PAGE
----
Do you remember, when you were little, how you sat with your family on a boring night and watched Pocahontas together? Pocahontas is a 1995 Disney animation that heavily relied on Native American history and culture to entertain the American children. Pocahontas is one of those movies in which you enjoy watching when you were little, but the only reason you would re-watch it is for nostalgia. However, besides providing us with childhood memories, Pocahontas also provided us with a schema that models our concepts of Native Americans culture and values, which we refer to growing up. In addition, it is a movie that emphasized on romance rather than the Native American culture.First of all, although the movie is based on a historical event, there are several significant historical inaccuracies. In the Disney adaptation, Pocahontas is a young adult while in reality she was only eleven or twelve when she met John Smith. This brings into question the primary conflict that Pocahontas faces in the movie: the forbidden love between her and John Smith. The real age difference between Pocahontas and Smith, along with several historical speculations, suggests that there was never any real romantic relationships between the two. In addition, one obstacle that stood in between the love of Pocahontas and Smith is her arranged marriage with Kocoum. Historically, there are mentions of her marrying Kocoum (although not proved), but it happened during her story with John Rolfe and not with Smith. Furthermore, even the famous story of how Pocahontas saved John Smith from death may be partially false. Some historical accounts suggest that Pocahontas saving Smith was part of a ritual Native Americans perform to welcome a stranger as family.These historical inaccuracies show how the Disney film does not place much emphasis on being historically accurate, but more on developing a romanticized plot that the American audience and children desires. Actually, one of the first pitch for the idea behind Pocahontas is "an Indian princess who is torn between her father's wishes to destroy the English settlers and her wishes to help them—a girl caught between her father and her people, and her love for the enemy." This is shown towards the end of the film where the Native Americans and English settlers were about to wage war with each other. The entire mise-en-scène (the effect of the details in the setting), in which the color of the skies turned from a calm blue to a violent red, shows Pocahontas's dilemma between her tribe and her love. Another technique that the producers used to emphasize the romance between Pocahontas and Smith is to develop the character of Smith as a lovable hero. Before he met Pocahontas, he is just another Englishman that likes adventures and is willing to kill "Injuns." For example, the scene was low key (lighting is dimmed to show shadows and darkness) just when he was about to shoot Pocahontas, which emphasizes the dark and suspicious side of Smith that is willing to kill Native Americans. However, after he met Pocahontas, Smith is suddenly developed into a kind character that is absolutely in touch with the Native American culture (for instance when he could see Grandmother Willow). This "fated" transformation of the "hero" in the script allows the audience to disregard unethical actions of Smith's past (and any other Englishmen for the matter) and focus solely on the development of the romance throughout the movie. In the end, this movie never truly teaches about the Native American history and culture, but is just another Western romanticized film adaptation of the Native American culture. Because the purpose of the film is to be more "socially responsible" than "historically accurate," as supervising animator Glen Keane explains, there are several instances where they misrepresented the Native American culture in the film (despite hiring Native American consultants and doing other research on their own). For example, the physical appearances of the Native Americans in the film were not representative of the actual Powhatan people (Pocahontas's tribe). One of the most popular representation of Native American in Western film and media is the use of headdresses (or war bonnets) and feather headbands. Pocahontas is not an exception to this misrepresentation: it is seen that chief Powhatan wears a headdress and Kocoum wears a feather headband. In reality, however, headdresses and feather headbands were only worn by a small number of tribes that were West and North of the Powhatan tribes. Despite this, one thing that Disney and their consultants did get right is the clothing style of the Native Americans: shirtless with breechclouts and leggings for men, and one-piece dresses for women. Finally, Pocahontas is a well-made animation in 1995 for a movie about Native Americans in 1995. The producers went through extensive research on the culture of the Native Americans to make sure that they are using the most historically accurate information (such as for the clothing of the Native Americans). However, their true intentions were never to be historically accurate, but to produce a likable American film, which means that there are several places where historical accuracy is sacrificed.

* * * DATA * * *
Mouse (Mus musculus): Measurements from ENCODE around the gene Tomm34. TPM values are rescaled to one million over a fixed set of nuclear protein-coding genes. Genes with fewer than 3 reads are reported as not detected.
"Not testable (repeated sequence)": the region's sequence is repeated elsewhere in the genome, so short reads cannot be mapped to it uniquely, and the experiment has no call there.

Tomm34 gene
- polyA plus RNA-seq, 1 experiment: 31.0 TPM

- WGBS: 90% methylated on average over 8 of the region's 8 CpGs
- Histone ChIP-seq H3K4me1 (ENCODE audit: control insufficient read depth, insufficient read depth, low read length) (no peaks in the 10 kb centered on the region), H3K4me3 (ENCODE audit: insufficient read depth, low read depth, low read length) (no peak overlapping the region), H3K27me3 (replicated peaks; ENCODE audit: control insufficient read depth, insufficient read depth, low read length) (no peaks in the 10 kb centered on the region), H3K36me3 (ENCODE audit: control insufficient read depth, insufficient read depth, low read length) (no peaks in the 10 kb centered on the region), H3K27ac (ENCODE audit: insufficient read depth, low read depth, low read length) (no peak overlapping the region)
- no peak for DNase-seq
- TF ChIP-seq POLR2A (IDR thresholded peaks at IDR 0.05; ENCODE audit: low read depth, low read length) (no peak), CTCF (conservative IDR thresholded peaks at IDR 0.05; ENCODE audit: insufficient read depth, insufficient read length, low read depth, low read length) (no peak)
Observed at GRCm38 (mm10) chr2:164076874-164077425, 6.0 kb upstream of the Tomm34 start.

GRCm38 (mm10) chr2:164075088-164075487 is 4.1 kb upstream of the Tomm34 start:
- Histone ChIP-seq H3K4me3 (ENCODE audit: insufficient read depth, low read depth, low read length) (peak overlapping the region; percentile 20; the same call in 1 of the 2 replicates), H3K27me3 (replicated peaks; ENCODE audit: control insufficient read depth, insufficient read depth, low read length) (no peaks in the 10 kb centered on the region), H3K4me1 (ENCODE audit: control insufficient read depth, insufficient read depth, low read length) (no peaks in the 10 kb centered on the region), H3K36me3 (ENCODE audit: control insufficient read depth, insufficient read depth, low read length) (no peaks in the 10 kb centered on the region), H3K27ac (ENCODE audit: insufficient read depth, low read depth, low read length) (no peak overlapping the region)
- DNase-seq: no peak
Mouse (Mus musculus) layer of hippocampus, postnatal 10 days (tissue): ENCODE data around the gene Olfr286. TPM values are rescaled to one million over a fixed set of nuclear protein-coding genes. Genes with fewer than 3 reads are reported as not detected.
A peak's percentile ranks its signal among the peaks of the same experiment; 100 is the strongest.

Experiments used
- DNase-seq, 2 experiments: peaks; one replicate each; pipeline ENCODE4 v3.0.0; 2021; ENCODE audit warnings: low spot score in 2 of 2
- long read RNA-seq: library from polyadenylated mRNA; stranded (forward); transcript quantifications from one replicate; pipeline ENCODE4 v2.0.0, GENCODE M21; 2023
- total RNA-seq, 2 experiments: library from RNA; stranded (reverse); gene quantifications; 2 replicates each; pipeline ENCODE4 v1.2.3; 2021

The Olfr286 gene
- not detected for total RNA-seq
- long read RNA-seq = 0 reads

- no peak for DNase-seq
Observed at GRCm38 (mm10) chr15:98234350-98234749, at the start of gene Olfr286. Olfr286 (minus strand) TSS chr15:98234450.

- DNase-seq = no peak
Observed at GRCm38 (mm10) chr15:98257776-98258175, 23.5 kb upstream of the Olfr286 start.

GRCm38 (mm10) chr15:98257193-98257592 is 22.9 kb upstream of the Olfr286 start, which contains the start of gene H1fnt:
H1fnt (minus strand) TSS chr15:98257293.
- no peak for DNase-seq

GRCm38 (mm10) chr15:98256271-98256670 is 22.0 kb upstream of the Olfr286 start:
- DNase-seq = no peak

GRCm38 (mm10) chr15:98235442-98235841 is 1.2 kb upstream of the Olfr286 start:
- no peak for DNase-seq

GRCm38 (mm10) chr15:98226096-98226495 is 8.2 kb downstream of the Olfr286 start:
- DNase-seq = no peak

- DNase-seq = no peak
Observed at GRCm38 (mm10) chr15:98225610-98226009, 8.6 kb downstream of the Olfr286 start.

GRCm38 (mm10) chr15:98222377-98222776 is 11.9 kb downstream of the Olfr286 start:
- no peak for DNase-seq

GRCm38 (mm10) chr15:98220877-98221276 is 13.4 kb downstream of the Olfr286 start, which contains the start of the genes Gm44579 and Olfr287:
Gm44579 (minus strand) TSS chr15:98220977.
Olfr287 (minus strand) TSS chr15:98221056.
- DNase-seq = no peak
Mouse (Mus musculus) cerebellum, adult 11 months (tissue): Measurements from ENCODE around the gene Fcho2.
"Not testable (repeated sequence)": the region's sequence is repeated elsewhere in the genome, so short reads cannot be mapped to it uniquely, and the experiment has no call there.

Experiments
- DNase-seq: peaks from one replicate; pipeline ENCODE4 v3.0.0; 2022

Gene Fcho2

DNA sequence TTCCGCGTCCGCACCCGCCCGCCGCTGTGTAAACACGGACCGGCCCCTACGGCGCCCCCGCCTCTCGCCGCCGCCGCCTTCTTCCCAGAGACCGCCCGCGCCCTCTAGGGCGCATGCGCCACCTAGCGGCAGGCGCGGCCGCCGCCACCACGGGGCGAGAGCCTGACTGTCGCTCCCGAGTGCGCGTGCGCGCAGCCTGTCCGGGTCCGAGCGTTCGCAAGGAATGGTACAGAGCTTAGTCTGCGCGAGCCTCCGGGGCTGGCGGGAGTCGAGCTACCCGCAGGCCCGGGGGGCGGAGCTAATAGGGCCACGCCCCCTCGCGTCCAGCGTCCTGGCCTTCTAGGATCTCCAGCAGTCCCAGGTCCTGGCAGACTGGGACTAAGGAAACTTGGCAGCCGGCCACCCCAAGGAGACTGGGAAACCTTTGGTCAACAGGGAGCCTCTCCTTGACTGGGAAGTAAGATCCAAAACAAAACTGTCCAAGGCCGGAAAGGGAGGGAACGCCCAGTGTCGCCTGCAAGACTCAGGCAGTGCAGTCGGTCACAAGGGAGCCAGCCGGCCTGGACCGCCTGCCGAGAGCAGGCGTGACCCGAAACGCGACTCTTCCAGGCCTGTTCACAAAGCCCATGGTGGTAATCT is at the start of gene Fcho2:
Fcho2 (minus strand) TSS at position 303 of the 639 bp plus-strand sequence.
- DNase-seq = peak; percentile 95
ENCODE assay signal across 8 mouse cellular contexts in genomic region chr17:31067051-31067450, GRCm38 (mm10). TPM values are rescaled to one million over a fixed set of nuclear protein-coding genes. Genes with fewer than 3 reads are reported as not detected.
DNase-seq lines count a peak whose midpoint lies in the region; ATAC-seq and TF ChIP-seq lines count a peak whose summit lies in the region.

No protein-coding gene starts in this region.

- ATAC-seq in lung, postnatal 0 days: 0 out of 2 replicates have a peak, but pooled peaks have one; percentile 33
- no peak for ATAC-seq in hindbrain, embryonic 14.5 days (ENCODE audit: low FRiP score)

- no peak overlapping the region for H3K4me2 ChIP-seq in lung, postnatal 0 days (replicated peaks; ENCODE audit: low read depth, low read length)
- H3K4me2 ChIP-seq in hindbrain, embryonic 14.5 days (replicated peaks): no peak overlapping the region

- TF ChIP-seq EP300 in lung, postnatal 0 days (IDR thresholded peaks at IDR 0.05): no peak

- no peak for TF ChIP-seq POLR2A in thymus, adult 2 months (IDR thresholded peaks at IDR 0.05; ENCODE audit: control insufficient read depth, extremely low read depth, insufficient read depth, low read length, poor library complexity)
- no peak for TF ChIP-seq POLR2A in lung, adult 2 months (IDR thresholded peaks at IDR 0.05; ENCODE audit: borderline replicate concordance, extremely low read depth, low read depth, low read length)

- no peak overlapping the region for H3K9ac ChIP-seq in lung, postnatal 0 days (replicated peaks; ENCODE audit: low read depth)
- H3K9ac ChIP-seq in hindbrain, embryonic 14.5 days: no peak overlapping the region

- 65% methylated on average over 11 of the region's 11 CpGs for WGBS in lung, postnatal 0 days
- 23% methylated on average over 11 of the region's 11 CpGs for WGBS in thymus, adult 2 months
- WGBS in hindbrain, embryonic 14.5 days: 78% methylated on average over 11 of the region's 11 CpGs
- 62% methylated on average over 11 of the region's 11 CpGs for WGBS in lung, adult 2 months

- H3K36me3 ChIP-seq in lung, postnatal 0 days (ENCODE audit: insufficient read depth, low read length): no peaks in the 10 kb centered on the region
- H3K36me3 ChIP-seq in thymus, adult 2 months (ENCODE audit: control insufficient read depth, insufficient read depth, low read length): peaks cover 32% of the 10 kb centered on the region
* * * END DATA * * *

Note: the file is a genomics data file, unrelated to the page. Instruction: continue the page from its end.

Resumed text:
Pocahontas is a charming story about two young people who fall in love despite the fact that the groups they belong to want to kill each other; much like Shakespeare's Romeo and Juliet. This one is a classic Disney movie that captures the audience's attention with unrealistically beautiful people, great music, and great animation that is characteristic of Disney. However, I don't think the climax lives up to the tensions in the rest of the plot. Also, after that there are no real negotiations between the Englishmen and the Native Americans about how they will coexist in Virginia. Finally, the whole movie is very historically inaccurate and should not be showed to a history class for educational purposes. The climax is the scene where both sides are ready to fight each other and the chief is about to smash John Smith's head in with a rock. This scene is over within a couple minutes and the movie is over soon after that. The entire movie leads up to the climax, like in any movie, but the scene itself is somewhat disappointing. Pocahontas throws herself on top of John Smith and just like that her father has a change of heart and so do the colonists. There is no internal conflict shown for anyone except Pocahontas about the killing of John Smith, and because of that the climax is lacking. In addition, there are no real negotiations between the Englishmen and the Native Americans after the war is avoided about how they will coexist in Virginia. After the war is avoided, Ratcliffe, the governor, attempts to assassinate the chief and because John Smith throws himself in front of the bullet, the potential repercussions are ignored and everyone suddenly gets along. This is entirely unrealistic because, as everyone knows, getting two different groups of people to get along can be very, very difficult. Also, for the entire movie each respective group tells their people that the other is terrible and out to get them. The colonists are told that the Native Americans are "savages" and to shoot them on sight. Alternatively, the Native Americans are told that the white people are violent and barbaric and call on other tribes to help them in the seemingly inevitable war. This kind of negative sentiment is not just given up in a matter of five minutes. It should have taken them much longer to work out their differences. This film should not be showed to a history class as it is very historically inaccurate and therefore cannot really teach students anything about the way life was when the English arrived in Jamestown, Virginia. In the movie, the character who falls in love with Pocahontas is John Smith. However, the person who really married Pocahontas was John Rolfe. John Smith did initiate friendly relations with the Native Americans, but it was John Rolfe that brought Pocahontas to England where she died of dysentery a few years after she gave birth to their son. Also, while it is not actually known when exactly Pocahontas was born, it is said that she was born around 1595. Assuming this is true, in 1607, when the English arrived at Jamestown, she would have been 12 years old. In the movie she was portrayed to be much older than this and falls in love with 26 year old, John Smith who was more than twice her age. Finally, in the movie, Ratcliffe is depicted as this rich, gold-hungry leader who wants to kill all of the "savages" and forbids John Smith from going to talk with the Native Americans to promote peace. Ratcliffe orders his men to shoot any Native American on sight and, as a result, sparks the beginnings of a war with them. He also refuses to accept the fact that the Native Americans have agreed to put down their weapons and live in peace with the Englishmen and in an attempt to shoot the chief of their tribe, accidentally shoots John Smith. Most of this is historically inaccurate. While it is true that many of the colonists didn't like him, Governor Ratcliffe actually asked John Smith to begin friendly relations with the Native Americans when he was in office and encouraged him to establish trading between them. These three are among the many inaccuracies in this movie that make it uninformative.In conclusion, although I enjoyed the movie very much, it is historically inaccurate and therefore can't really teach anything about history. Pocahontas is a nice story with a great soundtrack, however, the climax doesn't encompass the entire plot efficiently, there are no peace negotiations, and important aspects of the movie are historically inaccurate.